Photo Knysna-Plett Herald

Not too long ago a buck was spotted with a wire noose around its neck. The noose wasn’t tight, but it was important to remove it. However, although we all kept a lookout for it, it wasn’t seen again so hopefully it managed to shake the noose off. But it was warning. There are snares in the forest.

Female bushbuck grazes among the houses at Brenton

So last Saturday my neighbour, who is in charge of wildlife issues for the local residents association and an honorary ranger for the National Park, arranged a group of volunteers to work through the forest looking for snares. A morning stroll through the forest keeping one’s eyes open sounded quite fun and potentially useful, so I volunteered.

Puff adder
Photo Knysna Plett Herald
We started with a lecture about snares and safety. That was the point where it occurred to us that the forest was rich in snakes. The worst of these is the puff adder – not because it's the most poisonous, but because they're quite sluggish and tend to freeze when they feel threatened. That’s fine as long as you don’t then step on them. They are common even among the houses. I’ve had a large one removed from my garden by – of all things – the Fire Department. We were also about to learn that the forest was much thicker inside than it appears from the outside. And among the glorious yellowwoods towering overhead, there is every conceivable type of thorny shrub. Hmmm. Radios were distributed in case one of us needed to call for help, and waiver of liability forms were distributed. Double hmmm.

The snares are very simple. These are not the brutal spring bear traps with vicious teeth. They are merely loose nooses of wire or possibly stiff rope hanging across narrow pathways where the buck are forced to move through a constrained area.

Example of a set snare

The idea is that if a buck is unfortunate enough to put its neck through one of these nooses, as it walks forward the noose closes and suddenly it feel constrained. Its natural reaction is to flee, and that tightens the noose further. Because it's wire, it doesn’t release, and the animal is caught, possibly throttled. Its only real hope is to jerk the noose off the tree to which it's fixed. Unlikely, but the one spotted wandering about must have done just that.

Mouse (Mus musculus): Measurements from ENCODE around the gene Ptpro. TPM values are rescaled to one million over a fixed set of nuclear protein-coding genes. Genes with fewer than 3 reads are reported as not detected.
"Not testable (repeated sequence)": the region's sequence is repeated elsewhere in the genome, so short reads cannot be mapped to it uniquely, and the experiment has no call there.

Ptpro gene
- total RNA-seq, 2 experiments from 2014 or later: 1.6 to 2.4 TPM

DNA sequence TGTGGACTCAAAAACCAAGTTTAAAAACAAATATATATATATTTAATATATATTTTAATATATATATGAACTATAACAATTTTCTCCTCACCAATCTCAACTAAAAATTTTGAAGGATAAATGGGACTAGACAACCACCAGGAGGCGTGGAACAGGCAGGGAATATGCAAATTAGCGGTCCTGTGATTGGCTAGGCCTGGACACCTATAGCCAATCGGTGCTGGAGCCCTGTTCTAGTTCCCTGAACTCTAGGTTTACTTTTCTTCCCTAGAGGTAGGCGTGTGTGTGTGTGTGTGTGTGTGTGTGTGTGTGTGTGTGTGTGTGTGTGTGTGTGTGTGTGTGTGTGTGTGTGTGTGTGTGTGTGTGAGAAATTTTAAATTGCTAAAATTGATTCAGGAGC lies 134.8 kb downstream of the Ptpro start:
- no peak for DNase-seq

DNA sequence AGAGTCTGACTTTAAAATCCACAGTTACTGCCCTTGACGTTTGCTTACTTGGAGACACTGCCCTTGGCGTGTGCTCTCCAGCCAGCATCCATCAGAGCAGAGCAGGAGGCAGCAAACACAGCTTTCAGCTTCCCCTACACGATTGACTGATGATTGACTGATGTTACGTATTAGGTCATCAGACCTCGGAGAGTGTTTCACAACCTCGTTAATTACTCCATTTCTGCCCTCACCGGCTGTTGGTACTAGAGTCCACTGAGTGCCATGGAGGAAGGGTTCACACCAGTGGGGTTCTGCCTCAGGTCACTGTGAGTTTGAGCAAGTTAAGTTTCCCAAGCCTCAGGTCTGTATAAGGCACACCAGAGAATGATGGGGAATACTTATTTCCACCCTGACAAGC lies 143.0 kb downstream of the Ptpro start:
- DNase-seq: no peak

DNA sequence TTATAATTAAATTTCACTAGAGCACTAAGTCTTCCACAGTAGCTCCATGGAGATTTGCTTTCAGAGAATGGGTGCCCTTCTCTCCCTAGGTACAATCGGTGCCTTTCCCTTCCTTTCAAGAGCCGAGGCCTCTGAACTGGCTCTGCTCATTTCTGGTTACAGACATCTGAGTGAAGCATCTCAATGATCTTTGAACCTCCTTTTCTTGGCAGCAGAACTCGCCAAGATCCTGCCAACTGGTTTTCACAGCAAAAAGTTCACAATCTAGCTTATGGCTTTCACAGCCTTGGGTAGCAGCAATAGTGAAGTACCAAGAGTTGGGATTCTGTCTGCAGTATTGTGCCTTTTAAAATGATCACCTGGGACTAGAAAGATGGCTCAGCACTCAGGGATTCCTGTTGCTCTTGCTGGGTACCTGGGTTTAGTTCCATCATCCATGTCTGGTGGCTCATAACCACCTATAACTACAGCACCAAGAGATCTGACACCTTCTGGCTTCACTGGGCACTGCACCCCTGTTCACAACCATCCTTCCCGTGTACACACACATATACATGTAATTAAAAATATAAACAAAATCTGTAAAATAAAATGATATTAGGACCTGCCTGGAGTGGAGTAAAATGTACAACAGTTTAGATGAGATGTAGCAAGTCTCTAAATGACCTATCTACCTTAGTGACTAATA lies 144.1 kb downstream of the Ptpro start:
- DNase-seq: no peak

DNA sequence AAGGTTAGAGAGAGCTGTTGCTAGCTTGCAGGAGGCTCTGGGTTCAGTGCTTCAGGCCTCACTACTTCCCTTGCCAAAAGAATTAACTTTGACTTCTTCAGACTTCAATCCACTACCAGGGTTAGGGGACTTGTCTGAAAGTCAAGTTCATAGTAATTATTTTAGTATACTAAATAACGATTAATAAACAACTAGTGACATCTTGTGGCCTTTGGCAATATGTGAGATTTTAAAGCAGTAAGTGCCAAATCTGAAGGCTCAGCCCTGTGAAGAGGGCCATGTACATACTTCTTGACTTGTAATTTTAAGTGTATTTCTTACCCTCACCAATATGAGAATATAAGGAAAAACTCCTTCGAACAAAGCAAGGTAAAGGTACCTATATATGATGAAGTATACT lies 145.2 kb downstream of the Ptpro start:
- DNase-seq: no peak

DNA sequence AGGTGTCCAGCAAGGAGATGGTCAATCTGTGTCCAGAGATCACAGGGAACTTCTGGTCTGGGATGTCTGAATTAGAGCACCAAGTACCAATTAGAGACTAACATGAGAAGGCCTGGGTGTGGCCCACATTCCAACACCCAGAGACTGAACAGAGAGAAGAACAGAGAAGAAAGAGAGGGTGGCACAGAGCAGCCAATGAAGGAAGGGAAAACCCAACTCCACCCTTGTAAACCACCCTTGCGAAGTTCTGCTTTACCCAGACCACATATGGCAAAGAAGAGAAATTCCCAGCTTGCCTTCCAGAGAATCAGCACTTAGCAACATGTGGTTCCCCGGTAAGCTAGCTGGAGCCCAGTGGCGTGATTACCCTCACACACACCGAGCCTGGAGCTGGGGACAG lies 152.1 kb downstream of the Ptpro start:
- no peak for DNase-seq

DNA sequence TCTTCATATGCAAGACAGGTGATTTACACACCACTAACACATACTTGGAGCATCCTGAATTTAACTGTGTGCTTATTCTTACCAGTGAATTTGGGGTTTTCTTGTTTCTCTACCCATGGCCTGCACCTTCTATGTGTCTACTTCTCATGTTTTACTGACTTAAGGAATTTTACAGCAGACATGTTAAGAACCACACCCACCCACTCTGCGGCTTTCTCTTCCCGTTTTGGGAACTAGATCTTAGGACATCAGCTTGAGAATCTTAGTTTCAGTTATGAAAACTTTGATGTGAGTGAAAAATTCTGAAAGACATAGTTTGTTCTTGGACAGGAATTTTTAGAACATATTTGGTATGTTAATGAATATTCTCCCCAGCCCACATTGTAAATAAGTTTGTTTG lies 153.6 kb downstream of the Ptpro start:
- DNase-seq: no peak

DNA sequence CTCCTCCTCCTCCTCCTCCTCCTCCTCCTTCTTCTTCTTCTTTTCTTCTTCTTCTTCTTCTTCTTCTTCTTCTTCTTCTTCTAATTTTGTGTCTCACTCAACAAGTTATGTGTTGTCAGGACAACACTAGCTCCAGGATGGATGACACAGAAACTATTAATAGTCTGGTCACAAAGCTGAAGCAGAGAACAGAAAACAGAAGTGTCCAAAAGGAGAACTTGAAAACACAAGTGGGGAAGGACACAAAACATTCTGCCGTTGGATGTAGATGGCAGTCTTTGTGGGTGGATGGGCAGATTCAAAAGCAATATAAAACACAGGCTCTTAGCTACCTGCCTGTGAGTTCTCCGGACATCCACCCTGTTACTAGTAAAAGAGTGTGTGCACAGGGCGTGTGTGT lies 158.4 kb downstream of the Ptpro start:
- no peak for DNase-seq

Almost immediately, I thought I'd found a rope snare on the ground hanging from a branch. But, no, it was just a money rope vine that had grown back onto itself.

The closed snare loop is visible in front of the knee.
Below is a variety of bones including a jaw bone.

My neighbour found the first real snare himself. A thin wire noose fixed to a thick branch with barbed wire. Below it was a spread of bones that obviously belonged to a buck. Had the trappers come, killed it, and dismembered it there, or had it died a horrible death in the forest? Whatever had happened had happened long ago. The snare was clearly old, and closed as you see, so we removed it. Our instructions were to close any new snares but leave them. The people whose homes were nearby would keep an eye out and see if they could spot the poachers checking.

Heavy wire snare under an overhanging branch

I did find a snare – open, but also old and overgrown so I removed that one too. That was the entire haul for the morning. We returned to the rendezvous point with the couple of snares and a variety of scratches and bruises to prove that the forest had put up a spirited fight.

Difficult to get through...
The green stems from the ground are covered in heavy thorns

Of course, we're on the side of the buck and they are protected in this area. Yes, we need to try to protect our buck, but the reality is that far more are killed by motor vehicles than poachers. And maybe it’s worth remembering that these poachers are not after cash (bushbuck meat doesn’t sell for much), or some special organ for black magic for local witch doctors or sale overseas. These people are after food. Particularly during the lockdowns, people were starving. There were long queues at soup kitchens. No government support to speak of here.

 That's not to minimize the problem. In game reserve areas surrounded by indigent populations, it can be a huge issue.

Snare collection

These snares were collected at Hlane and Mlilwane in Swaziland over ten years. There are more snares here than buck in the entire area...

Wednesday, April 27, 2022

How To Tell Brazen Lies


Brazen lies

For the past few weeks, Vladimir Putin’s ability to lie so brazenly and with such apparent ease had me thinking about the psychology of lying, and why some people can lie so well and with such facility while others can't. High on this list of skillful liars are politicians, who are able to stand in front of television cameras and millions of viewers and deliver a lie without flinching. In the photo below are two current autocratic heads of state and one ex-POTUS who admires the autocrats. If the ex-POTUS were to be reelected, he could well establish an anocracy: a regime that mixes democratic with autocratic features. 

Three of the world’s most brazen liars